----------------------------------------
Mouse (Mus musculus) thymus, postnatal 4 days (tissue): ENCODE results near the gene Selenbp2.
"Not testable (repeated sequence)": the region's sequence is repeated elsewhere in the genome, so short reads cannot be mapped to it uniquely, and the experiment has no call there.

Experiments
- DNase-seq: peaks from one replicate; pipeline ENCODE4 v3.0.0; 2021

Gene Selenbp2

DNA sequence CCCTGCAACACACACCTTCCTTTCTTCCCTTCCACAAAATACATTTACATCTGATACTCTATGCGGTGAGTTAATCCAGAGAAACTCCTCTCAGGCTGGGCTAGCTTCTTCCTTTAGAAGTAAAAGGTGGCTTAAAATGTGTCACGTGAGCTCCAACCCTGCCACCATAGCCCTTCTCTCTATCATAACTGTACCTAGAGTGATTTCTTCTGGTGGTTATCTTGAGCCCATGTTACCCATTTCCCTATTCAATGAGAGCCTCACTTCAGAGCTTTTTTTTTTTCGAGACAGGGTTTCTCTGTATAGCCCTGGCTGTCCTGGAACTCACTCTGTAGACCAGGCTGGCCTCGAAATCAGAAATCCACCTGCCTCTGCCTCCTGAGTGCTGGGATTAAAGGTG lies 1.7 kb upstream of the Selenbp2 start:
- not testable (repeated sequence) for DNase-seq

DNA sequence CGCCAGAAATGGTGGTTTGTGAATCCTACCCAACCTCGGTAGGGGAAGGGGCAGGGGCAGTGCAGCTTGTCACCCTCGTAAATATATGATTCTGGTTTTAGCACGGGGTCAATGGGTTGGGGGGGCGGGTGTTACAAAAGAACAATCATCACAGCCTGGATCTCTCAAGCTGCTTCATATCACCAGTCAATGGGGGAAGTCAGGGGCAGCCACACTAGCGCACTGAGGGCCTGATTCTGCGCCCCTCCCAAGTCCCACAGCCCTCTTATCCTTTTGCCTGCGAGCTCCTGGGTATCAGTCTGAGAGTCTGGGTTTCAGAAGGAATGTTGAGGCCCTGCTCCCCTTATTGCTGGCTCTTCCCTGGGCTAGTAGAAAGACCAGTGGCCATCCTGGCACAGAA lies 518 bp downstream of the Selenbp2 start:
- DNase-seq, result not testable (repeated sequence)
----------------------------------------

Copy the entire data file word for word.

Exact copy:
Mouse (Mus musculus) thymus, postnatal 4 days (tissue): ENCODE results near the gene Selenbp2.
"Not testable (repeated sequence)": the region's sequence is repeated elsewhere in the genome, so short reads cannot be mapped to it uniquely, and the experiment has no call there.

Experiments
- DNase-seq: peaks from one replicate; pipeline ENCODE4 v3.0.0; 2021

Gene Selenbp2

DNA sequence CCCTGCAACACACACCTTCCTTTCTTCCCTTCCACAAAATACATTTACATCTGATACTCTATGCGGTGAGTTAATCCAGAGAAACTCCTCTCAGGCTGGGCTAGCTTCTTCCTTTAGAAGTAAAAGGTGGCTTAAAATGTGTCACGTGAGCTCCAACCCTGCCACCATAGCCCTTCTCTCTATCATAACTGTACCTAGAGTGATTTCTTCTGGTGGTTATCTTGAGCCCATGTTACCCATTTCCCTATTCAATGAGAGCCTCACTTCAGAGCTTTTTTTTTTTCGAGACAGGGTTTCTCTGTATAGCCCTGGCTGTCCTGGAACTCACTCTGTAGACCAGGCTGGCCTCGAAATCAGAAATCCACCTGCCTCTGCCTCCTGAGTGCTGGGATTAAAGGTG lies 1.7 kb upstream of the Selenbp2 start:
- not testable (repeated sequence) for DNase-seq

DNA sequence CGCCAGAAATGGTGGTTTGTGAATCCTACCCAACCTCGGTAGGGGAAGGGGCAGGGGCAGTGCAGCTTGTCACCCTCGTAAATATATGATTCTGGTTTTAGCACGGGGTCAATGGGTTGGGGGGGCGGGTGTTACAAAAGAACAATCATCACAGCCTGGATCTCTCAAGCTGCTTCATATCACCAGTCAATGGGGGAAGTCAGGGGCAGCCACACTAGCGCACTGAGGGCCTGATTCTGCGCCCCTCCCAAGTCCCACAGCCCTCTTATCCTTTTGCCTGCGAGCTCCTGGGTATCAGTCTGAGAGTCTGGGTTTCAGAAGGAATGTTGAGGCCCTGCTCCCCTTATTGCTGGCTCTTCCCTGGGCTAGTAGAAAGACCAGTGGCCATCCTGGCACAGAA lies 518 bp downstream of the Selenbp2 start:
- DNase-seq, result not testable (repeated sequence)